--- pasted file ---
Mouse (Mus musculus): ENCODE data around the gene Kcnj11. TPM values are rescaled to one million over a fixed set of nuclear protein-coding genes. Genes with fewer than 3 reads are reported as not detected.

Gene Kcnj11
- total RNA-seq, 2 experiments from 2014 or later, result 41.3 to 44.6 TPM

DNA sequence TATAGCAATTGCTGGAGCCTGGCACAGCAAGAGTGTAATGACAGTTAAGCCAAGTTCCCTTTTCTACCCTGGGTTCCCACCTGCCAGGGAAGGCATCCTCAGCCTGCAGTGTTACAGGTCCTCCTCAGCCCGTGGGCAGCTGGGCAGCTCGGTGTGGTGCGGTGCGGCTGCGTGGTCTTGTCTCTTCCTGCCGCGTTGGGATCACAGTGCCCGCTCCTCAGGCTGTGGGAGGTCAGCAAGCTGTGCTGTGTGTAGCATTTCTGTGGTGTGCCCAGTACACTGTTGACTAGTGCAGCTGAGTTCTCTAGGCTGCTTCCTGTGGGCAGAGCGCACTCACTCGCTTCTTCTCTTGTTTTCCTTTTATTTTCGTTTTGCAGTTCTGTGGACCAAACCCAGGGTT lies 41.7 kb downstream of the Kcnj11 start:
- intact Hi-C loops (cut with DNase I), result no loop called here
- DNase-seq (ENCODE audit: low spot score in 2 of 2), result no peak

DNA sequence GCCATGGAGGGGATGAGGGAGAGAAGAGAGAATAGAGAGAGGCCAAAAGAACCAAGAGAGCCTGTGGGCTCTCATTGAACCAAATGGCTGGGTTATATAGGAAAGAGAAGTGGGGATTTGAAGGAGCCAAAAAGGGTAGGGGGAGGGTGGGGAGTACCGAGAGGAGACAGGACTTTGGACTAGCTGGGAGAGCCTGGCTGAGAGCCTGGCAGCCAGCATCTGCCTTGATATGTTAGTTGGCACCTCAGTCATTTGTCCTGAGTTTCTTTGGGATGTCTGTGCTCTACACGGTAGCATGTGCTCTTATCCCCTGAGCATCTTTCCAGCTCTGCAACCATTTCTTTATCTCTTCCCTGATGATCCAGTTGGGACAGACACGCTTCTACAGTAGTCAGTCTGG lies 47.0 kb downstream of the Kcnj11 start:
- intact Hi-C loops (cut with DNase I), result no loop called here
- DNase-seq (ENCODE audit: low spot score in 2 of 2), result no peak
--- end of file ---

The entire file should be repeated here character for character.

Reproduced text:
Mouse (Mus musculus): ENCODE data around the gene Kcnj11. TPM values are rescaled to one million over a fixed set of nuclear protein-coding genes. Genes with fewer than 3 reads are reported as not detected.

Gene Kcnj11
- total RNA-seq, 2 experiments from 2014 or later, result 41.3 to 44.6 TPM

DNA sequence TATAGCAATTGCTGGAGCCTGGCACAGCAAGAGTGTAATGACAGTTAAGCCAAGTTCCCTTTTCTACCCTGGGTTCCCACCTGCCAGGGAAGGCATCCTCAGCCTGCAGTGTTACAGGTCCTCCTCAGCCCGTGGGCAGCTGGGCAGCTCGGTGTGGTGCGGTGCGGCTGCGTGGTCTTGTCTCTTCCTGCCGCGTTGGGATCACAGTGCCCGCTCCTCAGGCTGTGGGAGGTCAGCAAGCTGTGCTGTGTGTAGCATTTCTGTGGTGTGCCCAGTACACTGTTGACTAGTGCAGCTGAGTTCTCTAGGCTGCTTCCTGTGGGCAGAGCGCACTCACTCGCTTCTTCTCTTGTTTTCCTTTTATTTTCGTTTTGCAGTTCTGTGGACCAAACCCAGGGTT lies 41.7 kb downstream of the Kcnj11 start:
- intact Hi-C loops (cut with DNase I), result no loop called here
- DNase-seq (ENCODE audit: low spot score in 2 of 2), result no peak

DNA sequence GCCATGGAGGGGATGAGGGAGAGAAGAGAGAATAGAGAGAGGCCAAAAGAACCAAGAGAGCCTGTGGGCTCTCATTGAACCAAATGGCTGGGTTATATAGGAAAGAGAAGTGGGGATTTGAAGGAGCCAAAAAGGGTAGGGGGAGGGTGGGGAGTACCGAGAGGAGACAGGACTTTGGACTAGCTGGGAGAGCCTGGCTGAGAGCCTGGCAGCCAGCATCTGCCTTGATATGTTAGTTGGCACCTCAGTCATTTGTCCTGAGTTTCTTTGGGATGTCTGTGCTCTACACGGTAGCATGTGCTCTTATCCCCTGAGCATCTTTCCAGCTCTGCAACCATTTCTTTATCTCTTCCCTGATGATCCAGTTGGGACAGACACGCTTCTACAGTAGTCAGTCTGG lies 47.0 kb downstream of the Kcnj11 start:
- intact Hi-C loops (cut with DNase I), result no loop called here
- DNase-seq (ENCODE audit: low spot score in 2 of 2), result no peak